Superfish Aims to Dominate Visual Search, One Product at a Time
We’re awash in images. Human beings take one billion photos every day, and websites of all stripes have billions more. But most of those images vanish into the black hole of the Internet, untagged and unsearchable.
Sure, people can tag each photo with names, locations and other data, but very few take the time to do it. As a result, trying to find a dog that looks like Spot, or all of the pictures of you posted on the Internet, or where you can buy a chair you found on a blog, can be an exercise in frustration. It would be so much easier to start with an actual image—of yourself, of a friend, a suspected criminal, a product—and then quickly search vast numbers of images to find those that are identical or very similar.
Adi Pinhas has been working for years to make that possible. “With visual-search we all can be like kids, pointing to something and ask what is this? Are there any more like that?” he says. “As humans, this is more natural for us.” For the last eight years, he and Superfish, the Palo Alto, CA-based company he founded in 2006, have been toiling to create the combinations of algorithms needed to compare and match pictures.
In 2011, the company launched its first product, Window Shopper, a desktop and mobile app that allows buyers to click on a photo of, say, a pair of shoes on a blog, and then find similar shoes on sites like Amazon or eBay. “You don’t need key words or to explain why you like this shoe,” he says. “You click on an image and it happens. It’s easy for the machine to see what you mean,” Pinhas says.
Next came PetMatch, which lets people upload a photo of the kind of dog they like, then searches adoptable pets on the Internet to help users find a similar pup in need of a home.
Within the next six months, Pinhas expects Superfish to release at least two more apps that use visual search to solve a problem. Depending on user uptake, the company may eventually release a general visual search engine that can find pictures the way Google finds words, phrases, and images. “We will say to users, ‘Show me what you’re looking for, and we will find it,’” says Pinhas.
It’s a highly complex task, and though there are some products out there, no one has perfected image search—not even Google. In 2011, Google made it possible to drop images in their search bar in Google images. But that’s most helpful in finding images that already have related content on the web, like landmarks and paintings. It doesn’t work so well for puppies or photos from your wedding. Two years later, Google added similar capabilities to help Google+ users find their own photos without tagging them. But the company noted in a post announcing the capability that there’s still a long way to go to perfect image search. “Have we gotten computers to see the world as well as people do?” the note asked. “The answer is not yet, there’s still a lot of work to do, but we’re closer.”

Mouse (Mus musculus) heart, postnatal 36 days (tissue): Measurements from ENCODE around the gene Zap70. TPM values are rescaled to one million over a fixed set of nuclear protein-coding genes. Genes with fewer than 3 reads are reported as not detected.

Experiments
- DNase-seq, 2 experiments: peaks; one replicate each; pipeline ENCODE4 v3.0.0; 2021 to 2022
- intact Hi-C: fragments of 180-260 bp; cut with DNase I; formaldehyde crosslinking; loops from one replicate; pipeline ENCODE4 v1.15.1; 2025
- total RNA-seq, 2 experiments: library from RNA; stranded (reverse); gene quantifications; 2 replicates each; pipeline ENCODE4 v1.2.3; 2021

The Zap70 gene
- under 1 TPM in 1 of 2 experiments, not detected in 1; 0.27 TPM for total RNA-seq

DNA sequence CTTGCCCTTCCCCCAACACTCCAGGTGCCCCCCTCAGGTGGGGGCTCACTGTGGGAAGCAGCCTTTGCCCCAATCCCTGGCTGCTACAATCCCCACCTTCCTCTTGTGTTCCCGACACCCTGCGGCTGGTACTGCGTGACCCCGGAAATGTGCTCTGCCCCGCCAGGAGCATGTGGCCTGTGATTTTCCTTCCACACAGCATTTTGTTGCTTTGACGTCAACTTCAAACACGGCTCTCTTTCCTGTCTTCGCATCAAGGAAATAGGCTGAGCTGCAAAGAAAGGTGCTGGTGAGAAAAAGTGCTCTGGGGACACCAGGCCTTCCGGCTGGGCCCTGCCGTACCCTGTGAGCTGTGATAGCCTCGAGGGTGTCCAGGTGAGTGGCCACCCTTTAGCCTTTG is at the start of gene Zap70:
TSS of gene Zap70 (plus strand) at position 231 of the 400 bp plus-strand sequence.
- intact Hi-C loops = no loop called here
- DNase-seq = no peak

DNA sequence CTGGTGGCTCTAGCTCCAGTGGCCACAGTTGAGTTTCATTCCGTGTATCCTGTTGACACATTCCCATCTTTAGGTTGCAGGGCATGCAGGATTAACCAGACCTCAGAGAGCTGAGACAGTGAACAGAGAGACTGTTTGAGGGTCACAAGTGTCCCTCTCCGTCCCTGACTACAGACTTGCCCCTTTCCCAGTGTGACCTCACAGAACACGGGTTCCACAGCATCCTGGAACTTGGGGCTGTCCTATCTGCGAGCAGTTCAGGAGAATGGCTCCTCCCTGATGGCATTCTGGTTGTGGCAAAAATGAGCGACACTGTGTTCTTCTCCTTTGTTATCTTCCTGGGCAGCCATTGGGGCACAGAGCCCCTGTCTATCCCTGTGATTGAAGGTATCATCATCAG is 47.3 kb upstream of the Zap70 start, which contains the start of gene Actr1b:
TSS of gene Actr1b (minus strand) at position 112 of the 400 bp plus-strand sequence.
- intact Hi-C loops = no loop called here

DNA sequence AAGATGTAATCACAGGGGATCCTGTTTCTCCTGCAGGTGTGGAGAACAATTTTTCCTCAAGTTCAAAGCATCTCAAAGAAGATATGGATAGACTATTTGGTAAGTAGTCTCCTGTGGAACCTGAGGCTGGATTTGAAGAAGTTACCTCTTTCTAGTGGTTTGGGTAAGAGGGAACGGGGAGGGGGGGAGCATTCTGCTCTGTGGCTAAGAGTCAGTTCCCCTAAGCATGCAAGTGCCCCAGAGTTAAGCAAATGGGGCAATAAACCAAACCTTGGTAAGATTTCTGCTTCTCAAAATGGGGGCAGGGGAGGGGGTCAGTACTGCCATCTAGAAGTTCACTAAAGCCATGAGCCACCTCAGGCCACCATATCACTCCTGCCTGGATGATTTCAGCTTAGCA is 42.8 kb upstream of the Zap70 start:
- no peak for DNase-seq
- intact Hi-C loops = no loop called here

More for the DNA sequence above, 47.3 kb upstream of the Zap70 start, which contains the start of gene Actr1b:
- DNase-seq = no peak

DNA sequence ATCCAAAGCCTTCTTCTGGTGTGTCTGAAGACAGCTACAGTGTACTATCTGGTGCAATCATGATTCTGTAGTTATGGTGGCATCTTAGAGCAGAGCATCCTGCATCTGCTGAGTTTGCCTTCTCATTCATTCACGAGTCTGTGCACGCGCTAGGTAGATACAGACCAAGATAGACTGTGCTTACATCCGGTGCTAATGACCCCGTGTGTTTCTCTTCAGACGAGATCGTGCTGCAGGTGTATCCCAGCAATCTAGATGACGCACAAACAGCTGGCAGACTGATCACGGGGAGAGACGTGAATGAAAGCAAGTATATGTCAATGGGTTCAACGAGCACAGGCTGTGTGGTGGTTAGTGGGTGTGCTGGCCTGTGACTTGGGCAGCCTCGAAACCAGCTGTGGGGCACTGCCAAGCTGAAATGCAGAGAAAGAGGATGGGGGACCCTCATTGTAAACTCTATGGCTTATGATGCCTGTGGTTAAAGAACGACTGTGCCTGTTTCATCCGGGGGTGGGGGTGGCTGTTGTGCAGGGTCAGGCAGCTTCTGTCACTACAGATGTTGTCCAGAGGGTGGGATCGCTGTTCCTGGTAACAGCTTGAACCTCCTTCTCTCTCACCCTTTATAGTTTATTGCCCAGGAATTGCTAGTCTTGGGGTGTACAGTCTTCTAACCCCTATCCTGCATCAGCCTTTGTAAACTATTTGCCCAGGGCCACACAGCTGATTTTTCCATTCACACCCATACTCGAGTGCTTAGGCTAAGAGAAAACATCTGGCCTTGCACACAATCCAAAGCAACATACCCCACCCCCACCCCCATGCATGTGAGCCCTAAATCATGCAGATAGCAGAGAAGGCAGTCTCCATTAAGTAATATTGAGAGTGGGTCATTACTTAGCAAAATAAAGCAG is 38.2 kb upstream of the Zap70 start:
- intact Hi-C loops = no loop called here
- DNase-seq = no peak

So can Superfish do better than Google? The two companies have taken different approaches. For the most part, Google has used image search capabilities to enhance its existing products—Google+ and Search, while Superfish has used its algorithms to create dedicated products.
Aside from the tech giant, there aren’t a ton of companies working on the problem—though Pinhas says he has seen a lot of startups try and fail, and Superfish has managed to make serious strides with the technology and become profitable. Superfish’s general approach: The company’s algorithm splits the query image into thousands of small sections. Each section has distinct features, like a particular pattern, texture, edge, or dot. The algorithm then searches for other images with similar features in similar sections, with about the same distance between them.
When Pinhas first started the company, creating the right algorithms was the biggest challenge. “There wasn’t anything that we could copy, or something slow we had to make fast,” Pinhas says. “We just had to invent them.”
The company had a team of a dozen or so PhDs working for four years to find … Next Page »
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